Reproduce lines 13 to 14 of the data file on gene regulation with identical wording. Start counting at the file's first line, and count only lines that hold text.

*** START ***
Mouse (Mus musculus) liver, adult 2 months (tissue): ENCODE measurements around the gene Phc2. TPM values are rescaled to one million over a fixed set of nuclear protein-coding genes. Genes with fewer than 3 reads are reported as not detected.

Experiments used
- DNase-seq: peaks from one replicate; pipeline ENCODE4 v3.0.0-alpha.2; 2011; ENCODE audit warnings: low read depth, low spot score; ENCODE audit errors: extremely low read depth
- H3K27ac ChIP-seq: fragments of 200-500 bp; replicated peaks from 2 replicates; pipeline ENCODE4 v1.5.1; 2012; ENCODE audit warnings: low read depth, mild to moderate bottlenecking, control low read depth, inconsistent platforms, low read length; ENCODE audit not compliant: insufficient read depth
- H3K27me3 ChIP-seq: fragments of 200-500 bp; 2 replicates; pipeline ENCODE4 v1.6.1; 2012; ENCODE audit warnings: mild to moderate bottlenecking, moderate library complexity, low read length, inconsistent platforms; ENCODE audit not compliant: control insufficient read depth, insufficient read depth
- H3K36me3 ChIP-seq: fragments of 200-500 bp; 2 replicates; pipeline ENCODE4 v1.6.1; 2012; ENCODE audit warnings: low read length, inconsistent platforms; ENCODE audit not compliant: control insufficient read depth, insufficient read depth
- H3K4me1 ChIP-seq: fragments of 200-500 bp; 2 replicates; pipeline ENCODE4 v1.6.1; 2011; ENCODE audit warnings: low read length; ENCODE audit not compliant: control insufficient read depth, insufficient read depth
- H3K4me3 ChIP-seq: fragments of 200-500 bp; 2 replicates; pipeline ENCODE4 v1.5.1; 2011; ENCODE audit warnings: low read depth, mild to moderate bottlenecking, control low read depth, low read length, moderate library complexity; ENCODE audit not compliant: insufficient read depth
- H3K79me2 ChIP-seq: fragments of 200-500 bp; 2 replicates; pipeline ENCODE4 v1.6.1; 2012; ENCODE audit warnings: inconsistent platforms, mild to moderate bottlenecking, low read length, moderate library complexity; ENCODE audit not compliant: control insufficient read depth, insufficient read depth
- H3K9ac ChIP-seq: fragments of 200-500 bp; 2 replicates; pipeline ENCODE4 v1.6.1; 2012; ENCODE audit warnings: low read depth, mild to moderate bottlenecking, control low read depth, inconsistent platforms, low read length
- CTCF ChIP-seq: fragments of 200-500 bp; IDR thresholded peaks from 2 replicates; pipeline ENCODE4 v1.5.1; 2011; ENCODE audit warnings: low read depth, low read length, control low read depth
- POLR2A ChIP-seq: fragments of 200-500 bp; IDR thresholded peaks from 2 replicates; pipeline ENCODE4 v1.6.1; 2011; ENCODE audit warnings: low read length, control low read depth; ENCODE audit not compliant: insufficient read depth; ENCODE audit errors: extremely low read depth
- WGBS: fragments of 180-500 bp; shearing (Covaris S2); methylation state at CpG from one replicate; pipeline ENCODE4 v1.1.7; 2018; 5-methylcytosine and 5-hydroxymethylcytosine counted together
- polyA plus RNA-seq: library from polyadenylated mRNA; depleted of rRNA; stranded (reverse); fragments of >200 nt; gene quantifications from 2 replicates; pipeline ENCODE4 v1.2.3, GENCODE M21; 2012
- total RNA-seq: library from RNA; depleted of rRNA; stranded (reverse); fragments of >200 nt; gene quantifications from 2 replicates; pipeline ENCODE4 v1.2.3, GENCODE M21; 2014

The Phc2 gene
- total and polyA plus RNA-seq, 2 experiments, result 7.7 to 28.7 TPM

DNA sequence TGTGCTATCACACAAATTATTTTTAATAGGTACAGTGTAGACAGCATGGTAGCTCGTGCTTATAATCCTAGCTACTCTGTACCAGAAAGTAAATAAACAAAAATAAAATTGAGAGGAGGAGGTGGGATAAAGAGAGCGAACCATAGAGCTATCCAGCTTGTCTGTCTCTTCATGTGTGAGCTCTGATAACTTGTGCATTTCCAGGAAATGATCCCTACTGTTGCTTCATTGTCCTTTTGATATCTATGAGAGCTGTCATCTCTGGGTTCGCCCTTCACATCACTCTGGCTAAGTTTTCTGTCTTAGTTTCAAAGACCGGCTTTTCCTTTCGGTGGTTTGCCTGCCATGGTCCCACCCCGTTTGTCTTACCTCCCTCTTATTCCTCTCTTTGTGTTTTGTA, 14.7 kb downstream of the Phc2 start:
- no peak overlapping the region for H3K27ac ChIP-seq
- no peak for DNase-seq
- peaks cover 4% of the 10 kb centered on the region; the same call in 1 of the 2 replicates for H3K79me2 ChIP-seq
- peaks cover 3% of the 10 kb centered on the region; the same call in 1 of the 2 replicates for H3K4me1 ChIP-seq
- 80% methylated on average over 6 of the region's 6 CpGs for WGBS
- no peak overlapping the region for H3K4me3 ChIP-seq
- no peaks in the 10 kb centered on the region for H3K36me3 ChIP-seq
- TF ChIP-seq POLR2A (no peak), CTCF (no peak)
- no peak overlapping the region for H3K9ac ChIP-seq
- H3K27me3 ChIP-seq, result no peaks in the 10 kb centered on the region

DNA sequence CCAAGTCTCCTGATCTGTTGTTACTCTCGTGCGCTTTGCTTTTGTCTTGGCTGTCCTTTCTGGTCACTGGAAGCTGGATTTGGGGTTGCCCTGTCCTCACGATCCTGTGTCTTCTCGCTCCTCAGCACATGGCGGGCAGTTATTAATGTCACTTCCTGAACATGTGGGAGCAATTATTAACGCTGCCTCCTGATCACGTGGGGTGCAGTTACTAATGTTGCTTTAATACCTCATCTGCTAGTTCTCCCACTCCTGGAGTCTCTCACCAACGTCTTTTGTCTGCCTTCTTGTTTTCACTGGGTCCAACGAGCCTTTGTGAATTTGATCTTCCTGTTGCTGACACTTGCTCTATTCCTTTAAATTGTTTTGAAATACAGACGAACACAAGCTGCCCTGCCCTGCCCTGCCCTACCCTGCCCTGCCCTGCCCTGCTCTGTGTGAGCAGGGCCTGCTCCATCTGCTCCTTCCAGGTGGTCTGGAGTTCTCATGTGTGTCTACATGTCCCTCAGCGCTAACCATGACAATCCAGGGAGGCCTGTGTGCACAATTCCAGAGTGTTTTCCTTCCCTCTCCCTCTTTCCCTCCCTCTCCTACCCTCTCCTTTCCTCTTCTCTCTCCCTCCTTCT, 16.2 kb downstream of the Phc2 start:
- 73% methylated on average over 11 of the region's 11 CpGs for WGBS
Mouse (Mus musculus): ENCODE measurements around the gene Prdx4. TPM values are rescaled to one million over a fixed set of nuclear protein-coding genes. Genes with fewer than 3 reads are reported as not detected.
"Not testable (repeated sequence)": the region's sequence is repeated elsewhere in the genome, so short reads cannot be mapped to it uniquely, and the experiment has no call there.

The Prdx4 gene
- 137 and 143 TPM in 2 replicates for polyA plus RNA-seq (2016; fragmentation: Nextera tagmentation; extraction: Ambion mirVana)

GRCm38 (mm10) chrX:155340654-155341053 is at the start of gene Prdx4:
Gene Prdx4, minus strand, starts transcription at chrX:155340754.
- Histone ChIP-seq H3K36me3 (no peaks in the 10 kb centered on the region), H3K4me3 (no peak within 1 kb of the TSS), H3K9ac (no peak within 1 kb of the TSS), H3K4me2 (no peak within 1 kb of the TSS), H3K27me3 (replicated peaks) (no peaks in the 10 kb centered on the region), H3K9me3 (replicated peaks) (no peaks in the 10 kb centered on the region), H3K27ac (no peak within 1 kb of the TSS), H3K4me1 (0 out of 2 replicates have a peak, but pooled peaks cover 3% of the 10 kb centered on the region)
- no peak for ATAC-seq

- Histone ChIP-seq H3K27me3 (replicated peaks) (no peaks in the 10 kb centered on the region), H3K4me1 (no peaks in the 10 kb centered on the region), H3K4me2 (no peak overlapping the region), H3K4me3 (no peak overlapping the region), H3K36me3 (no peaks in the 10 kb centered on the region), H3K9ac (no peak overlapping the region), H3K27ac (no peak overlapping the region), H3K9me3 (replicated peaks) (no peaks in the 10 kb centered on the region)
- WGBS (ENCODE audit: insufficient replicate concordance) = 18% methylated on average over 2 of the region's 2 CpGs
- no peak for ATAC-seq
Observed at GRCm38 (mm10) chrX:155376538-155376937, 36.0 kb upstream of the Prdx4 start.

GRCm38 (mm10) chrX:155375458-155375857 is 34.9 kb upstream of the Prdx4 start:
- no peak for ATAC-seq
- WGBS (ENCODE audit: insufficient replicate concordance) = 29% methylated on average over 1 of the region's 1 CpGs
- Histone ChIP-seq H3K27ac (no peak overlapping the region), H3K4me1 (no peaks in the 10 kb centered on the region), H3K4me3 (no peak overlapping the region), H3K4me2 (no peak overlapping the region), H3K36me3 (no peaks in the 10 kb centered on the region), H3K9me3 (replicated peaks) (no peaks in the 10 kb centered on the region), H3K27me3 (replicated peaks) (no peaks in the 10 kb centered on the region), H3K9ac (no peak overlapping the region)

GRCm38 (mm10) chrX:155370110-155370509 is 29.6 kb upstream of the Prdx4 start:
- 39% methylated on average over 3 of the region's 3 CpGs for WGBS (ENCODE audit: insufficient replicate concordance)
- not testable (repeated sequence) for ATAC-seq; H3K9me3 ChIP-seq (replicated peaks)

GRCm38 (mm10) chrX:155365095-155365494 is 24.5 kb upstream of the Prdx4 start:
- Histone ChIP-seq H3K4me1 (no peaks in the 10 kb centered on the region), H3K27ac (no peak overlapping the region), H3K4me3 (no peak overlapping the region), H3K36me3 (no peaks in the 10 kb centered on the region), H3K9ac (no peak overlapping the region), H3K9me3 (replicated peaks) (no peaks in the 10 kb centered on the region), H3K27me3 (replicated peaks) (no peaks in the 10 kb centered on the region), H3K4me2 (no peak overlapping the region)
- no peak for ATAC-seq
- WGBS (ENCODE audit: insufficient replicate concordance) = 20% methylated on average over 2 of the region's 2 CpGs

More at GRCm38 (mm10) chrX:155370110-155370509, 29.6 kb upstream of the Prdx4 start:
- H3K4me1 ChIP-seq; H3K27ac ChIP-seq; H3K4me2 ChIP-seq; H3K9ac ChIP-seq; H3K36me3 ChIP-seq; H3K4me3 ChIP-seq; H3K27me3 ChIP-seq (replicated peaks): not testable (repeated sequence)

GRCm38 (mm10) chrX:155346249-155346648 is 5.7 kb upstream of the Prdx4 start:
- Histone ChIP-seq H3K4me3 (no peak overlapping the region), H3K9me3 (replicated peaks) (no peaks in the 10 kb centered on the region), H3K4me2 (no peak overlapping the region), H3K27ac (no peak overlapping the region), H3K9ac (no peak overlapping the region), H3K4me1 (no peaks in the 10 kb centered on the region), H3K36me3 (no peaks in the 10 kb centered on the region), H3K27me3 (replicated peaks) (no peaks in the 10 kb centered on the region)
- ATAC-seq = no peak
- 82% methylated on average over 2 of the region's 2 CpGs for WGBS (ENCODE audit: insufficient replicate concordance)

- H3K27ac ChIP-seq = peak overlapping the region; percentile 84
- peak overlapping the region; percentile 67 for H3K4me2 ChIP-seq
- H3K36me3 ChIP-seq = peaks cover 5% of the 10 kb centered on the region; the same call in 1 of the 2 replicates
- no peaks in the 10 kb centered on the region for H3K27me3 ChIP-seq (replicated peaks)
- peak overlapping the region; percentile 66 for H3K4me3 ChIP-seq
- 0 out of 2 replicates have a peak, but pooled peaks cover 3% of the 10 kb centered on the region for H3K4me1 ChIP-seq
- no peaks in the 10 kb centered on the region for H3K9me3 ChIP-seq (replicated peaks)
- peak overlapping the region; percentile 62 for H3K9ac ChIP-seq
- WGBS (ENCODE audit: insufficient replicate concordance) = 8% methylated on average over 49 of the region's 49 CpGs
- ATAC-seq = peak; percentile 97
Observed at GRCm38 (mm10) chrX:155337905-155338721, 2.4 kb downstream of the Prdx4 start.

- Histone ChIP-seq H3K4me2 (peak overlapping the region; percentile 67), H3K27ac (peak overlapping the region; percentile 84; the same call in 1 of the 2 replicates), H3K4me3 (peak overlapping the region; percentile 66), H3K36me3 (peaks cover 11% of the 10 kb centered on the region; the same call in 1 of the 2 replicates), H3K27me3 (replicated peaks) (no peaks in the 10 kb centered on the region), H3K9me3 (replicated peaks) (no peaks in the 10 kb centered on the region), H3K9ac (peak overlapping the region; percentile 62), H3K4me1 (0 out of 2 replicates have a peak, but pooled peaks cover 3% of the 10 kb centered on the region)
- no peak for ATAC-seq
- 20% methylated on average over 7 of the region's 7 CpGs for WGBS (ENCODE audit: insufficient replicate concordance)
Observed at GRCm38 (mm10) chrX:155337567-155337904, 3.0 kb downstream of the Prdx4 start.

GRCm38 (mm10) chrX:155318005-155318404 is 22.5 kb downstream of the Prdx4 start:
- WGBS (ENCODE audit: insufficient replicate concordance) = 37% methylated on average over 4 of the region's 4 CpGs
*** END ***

- WGBS: fragments of 180-500 bp; shearing (Covaris S2); methylation state at CpG from one replicate; pipeline ENCODE4 v1.1.7; 2018; 5-methylcytosine and 5-hydroxymethylcytosine counted together
- polyA plus RNA-seq: library from polyadenylated mRNA; depleted of rRNA; stranded (reverse); fragments of >200 nt; gene quantifications from 2 replicates; pipeline ENCODE4 v1.2.3, GENCODE M21; 2012